The latter may be viewed as the basis of a cell suicide strategy, to avoid survival of cells bearing oxidation-dependent genetic damage [54]. Interestingly, a careful analysis of the literature provides evidence that other members of the Bcl-2 family are also capable of responding to an oxidative intracellular environment. It is known,

16.3 Oxidative Stress as a Mediator and Inducer of Apoptosis | 381 Box 16.3: Reactive Oxygen Species, Checkpoint Proteins and DNA Repair

Chapters 16 and 17 deal with (redox) processes leading to apoptosis. Importantly, one must emphasize that such processes are not strictly unidirectional, and that apoptosis does not necessarily nor swiftly have to follow oxidative damage to DNA, for instance caused by ROS. Within this context, the human cell contains several checkpoint and repair systems which monitor the state of a cell, in particular damage to DNA. Such checkpoints for DNA occur, for instance, at the G1/S and G2/M boundaries and involve proteins such as cyclin D and cyclin E (at the G1/S phase transition) and Cdc25 phosphatase (at the G2/M phase transition). These checkpoints incorporate mechanisms that can stall the cell cycle until a repair of the damaged DNA has been carried out, or, if this is not possible, can initiate apoptosis.

Once DNA damage has been detected, DNA repair may involve a range of proteins and enzymes. For instance, damage leading to thymine dimers and methylated DNA bases can be reversed by chemical modification of DNA (e.g. by employing the enzyme guanine methyltransferase). In other cases, it may be more economical to by-pass the damaged DNA strand and use the sister strand for future purposes instead. As for single-strand damage, repair may include base excision, nucleotide excision and mismatch repair. Base excision repair, for instance, is a process removing a damaged single nucleotide (e.g. an alkylated, oxidized, hydrolyzed or deaminated nucleotide) and replacing it with an intact one.

for instance, that Bak, in order to achieve an active conformational state, requires a specific modulation of the thiol groups present at the active site [55]. Moreover, Bax, which requires a homodimerization in order to be converted to the active form, is activated by disulfide bond formation [42, 56]. In this view, oxidative alteration could be the trigger for the activation of the Bcl-2 family.

Downstream of the mitochondrial effects, ROS can act directly at the level of caspase activation; indeed, the cysteine within the active site renders caspases susceptible to oxidation. Considering that caspases have optimal activity under a reducing environment, it is not surprising that oxidative stress induced by H2O2 could suppress activation and activity of caspases by modulating the oxidation state of the cysteine and the redox status of the cellular environment [58].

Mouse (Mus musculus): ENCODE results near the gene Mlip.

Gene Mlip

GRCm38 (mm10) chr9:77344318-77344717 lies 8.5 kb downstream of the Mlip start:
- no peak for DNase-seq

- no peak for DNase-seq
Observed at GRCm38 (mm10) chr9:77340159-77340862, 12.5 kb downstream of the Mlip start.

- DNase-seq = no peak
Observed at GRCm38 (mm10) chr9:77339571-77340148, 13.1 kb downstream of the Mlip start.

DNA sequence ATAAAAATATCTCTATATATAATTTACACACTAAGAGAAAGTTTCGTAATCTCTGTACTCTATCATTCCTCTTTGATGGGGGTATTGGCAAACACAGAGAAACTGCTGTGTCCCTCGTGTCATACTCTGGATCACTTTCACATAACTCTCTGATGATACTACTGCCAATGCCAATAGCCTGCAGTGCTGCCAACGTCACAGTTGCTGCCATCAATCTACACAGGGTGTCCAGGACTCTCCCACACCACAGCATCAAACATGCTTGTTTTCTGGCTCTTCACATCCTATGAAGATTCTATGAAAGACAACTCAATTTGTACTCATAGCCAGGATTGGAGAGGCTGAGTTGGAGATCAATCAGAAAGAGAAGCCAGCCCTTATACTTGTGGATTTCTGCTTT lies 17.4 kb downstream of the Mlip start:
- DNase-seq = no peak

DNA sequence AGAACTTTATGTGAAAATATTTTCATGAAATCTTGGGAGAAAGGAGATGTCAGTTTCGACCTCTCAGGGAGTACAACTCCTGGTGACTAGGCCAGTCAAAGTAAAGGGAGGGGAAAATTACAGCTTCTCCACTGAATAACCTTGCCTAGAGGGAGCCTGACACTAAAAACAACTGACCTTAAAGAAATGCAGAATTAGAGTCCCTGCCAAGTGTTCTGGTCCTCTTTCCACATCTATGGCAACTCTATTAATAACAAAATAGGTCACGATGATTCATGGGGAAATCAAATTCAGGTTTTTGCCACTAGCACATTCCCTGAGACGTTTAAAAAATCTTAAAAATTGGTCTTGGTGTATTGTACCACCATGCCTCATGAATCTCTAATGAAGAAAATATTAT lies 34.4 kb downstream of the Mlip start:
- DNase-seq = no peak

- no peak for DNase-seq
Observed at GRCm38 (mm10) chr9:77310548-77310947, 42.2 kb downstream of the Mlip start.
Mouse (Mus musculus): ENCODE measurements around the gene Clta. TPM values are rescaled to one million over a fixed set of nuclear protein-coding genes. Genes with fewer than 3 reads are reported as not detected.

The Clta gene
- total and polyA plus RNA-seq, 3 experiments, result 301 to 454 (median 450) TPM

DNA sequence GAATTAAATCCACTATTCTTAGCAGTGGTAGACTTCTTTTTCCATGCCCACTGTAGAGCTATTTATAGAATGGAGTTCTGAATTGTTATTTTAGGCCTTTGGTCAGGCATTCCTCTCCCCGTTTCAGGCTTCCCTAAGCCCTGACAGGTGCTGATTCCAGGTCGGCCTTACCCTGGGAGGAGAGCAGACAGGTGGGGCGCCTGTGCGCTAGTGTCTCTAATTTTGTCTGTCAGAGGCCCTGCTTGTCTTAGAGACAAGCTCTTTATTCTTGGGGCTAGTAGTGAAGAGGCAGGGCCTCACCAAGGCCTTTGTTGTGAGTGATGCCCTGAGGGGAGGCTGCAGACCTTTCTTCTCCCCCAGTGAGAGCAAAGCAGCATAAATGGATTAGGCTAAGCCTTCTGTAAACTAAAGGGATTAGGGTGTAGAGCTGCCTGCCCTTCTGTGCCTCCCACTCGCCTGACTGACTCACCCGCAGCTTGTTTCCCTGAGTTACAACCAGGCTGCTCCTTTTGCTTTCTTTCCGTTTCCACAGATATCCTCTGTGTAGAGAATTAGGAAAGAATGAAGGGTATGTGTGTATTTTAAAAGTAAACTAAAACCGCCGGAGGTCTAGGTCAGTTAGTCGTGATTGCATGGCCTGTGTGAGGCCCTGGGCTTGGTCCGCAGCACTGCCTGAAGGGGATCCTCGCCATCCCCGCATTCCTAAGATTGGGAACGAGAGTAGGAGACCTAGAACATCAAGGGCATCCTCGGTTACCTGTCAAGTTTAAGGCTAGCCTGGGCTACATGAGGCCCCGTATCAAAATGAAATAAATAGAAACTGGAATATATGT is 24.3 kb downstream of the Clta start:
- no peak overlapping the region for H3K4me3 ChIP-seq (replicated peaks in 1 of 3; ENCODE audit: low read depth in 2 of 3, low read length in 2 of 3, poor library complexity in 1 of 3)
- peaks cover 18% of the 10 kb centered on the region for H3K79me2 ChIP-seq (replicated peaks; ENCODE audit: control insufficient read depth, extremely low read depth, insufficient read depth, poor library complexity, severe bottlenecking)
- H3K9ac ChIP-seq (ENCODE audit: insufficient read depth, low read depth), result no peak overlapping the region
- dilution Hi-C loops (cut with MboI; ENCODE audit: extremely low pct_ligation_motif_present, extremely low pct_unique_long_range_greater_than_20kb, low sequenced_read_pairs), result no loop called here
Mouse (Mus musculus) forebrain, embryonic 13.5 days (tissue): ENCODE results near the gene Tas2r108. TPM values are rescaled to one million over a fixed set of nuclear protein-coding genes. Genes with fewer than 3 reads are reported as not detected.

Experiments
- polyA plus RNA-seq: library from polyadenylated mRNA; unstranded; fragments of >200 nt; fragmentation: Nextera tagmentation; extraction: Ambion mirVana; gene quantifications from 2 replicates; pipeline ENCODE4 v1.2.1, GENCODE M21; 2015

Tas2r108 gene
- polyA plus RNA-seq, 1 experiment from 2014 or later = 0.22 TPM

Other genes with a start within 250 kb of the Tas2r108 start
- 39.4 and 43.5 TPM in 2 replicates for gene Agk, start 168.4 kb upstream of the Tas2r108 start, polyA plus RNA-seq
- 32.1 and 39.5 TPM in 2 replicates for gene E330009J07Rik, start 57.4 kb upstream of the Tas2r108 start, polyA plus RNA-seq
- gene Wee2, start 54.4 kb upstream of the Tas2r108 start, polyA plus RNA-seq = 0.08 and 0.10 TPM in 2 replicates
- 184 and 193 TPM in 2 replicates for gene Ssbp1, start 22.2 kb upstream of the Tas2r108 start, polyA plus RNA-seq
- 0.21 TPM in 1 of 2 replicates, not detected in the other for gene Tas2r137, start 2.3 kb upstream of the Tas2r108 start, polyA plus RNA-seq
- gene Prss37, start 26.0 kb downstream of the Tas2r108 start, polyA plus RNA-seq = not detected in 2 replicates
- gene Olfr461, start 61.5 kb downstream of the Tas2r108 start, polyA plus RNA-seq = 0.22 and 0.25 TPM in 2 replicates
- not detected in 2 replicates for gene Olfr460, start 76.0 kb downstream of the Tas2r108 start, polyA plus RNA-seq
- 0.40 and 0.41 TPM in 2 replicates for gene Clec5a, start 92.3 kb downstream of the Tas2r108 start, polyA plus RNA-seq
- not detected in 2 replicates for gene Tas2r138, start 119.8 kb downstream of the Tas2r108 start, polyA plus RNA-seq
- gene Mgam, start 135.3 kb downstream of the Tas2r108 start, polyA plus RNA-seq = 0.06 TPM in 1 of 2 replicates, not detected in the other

Regardless ofthe activation ofpre-existing pro- or antiapoptotic proteins, oxidative stress is able to regulate and induce the transcription ofseveral genes responsible for survival and apoptosis through its activity on localization and activation of the main redox sensitive transcription factors: p53 [59], NF-kB (nuclear factor-KB) [60], AP-1 (activator protein-1) [61]. Once these factors have been activated, it is possible to observe either the upregulation of death proteins (i.e. Bax and Puma) [62] or the production of survival proteins (i.e. Xiap, Bcl-2) [63].

Transcription factor activity is modulated by oxidative stress through two different actions that may happen together or separately: the degradation of specific parts of the DNA or/and the activation of a signal transduction cascade acting as a secondary messenger. The most significant effect of redox imbalance on the signaling pathways has been observed in the MAP (mitogen-activated protein) kinase pathways [35], these may be activated by a huge variety of stimuli, but in particular JNK (Jun N-terminal kinase) and p38 kinase appear to be more responsive to various stress stimuli [64].

To conclude, we can assert that oxidative stress induces apoptosis once a cell fails to maintain the appropriate intracellular reducing environment. This process leads to activation at different levels of the apoptotic machinery, which ultimately ensures that the cells die in an orderly fashion (Figure 16.2). The next chapter will consider these apoptotic processes in more detail, focusing in part on the apoptosis of immune cells.